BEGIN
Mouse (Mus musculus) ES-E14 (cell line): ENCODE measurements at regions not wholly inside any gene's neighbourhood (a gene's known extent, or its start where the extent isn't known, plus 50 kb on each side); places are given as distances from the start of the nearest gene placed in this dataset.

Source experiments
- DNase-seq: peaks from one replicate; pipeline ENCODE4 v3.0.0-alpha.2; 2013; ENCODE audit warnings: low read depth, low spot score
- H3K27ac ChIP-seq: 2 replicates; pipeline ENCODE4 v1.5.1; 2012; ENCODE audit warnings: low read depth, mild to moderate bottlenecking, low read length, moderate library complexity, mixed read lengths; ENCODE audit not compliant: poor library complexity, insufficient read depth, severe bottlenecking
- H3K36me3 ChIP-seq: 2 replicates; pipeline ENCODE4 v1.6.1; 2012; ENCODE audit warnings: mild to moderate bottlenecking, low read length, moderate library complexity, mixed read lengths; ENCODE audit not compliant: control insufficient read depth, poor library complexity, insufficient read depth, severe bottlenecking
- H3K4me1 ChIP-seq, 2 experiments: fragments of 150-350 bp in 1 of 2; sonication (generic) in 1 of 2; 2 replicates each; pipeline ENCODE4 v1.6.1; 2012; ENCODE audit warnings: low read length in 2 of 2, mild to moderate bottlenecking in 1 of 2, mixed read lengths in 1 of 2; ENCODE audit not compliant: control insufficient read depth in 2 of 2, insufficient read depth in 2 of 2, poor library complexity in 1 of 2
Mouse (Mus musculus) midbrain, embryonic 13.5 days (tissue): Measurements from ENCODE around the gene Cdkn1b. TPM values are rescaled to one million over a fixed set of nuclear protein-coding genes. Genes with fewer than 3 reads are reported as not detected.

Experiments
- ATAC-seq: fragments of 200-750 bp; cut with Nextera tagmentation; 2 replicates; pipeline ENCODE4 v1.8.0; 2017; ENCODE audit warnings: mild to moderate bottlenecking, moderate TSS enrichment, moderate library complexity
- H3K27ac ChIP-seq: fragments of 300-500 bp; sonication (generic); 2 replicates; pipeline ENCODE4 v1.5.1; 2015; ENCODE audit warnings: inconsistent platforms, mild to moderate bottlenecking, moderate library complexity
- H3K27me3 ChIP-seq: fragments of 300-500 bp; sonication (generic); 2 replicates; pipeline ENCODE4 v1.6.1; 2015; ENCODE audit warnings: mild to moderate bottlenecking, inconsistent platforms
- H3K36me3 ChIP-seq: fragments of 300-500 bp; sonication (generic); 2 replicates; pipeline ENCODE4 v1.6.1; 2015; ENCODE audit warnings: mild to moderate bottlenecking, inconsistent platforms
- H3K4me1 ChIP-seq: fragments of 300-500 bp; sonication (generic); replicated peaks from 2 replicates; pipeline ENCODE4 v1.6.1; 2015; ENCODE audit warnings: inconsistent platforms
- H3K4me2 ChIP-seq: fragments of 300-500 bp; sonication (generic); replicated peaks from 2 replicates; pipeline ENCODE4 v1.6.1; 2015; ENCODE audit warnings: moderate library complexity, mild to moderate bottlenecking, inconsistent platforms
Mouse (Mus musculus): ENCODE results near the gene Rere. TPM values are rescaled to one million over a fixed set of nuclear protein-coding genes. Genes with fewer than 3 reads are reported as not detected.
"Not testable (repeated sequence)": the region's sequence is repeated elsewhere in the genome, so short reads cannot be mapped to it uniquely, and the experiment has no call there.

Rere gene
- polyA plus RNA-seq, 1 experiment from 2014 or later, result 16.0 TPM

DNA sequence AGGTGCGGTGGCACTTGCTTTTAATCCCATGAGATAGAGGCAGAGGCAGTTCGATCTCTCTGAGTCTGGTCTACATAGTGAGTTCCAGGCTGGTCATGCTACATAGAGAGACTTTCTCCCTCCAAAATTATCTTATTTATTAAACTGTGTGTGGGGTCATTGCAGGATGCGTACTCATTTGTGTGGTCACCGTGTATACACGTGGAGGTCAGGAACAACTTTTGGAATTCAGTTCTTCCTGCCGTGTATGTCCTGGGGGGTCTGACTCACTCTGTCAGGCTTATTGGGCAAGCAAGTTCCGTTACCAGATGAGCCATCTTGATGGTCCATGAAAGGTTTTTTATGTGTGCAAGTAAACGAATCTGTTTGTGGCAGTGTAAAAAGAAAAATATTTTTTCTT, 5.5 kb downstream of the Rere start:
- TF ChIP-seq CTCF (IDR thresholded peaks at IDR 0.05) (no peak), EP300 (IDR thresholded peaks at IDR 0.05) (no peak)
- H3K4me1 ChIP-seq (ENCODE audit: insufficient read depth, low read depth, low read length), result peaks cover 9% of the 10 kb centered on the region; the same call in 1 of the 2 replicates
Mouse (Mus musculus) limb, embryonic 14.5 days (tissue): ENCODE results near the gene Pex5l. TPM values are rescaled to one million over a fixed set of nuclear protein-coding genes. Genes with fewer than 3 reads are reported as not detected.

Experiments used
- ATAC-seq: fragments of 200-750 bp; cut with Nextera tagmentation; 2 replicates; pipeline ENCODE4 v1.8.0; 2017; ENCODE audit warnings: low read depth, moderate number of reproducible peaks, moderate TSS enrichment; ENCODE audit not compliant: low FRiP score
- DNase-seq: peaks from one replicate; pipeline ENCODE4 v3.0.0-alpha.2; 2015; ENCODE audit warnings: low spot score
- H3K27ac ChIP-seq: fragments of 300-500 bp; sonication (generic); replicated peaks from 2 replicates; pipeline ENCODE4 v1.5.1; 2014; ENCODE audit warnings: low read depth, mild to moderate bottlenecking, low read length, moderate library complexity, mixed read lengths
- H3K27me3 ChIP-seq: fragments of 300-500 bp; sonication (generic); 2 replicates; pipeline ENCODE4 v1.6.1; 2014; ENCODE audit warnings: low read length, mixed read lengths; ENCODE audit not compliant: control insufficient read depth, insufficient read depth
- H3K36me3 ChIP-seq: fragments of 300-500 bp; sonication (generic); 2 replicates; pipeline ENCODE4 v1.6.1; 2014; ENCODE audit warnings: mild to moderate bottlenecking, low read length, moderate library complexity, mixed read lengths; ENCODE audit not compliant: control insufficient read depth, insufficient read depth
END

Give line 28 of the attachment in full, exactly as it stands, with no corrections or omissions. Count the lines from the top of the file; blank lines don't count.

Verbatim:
- H3K36me3 ChIP-seq: fragments of 300-500 bp; sonication (generic); 2 replicates; pipeline ENCODE4 v1.6.1; 2014; ENCODE audit warnings: mild to moderate bottlenecking, low read length, moderate library complexity, mixed read lengths; ENCODE audit not compliant: control insufficient read depth, insufficient read depth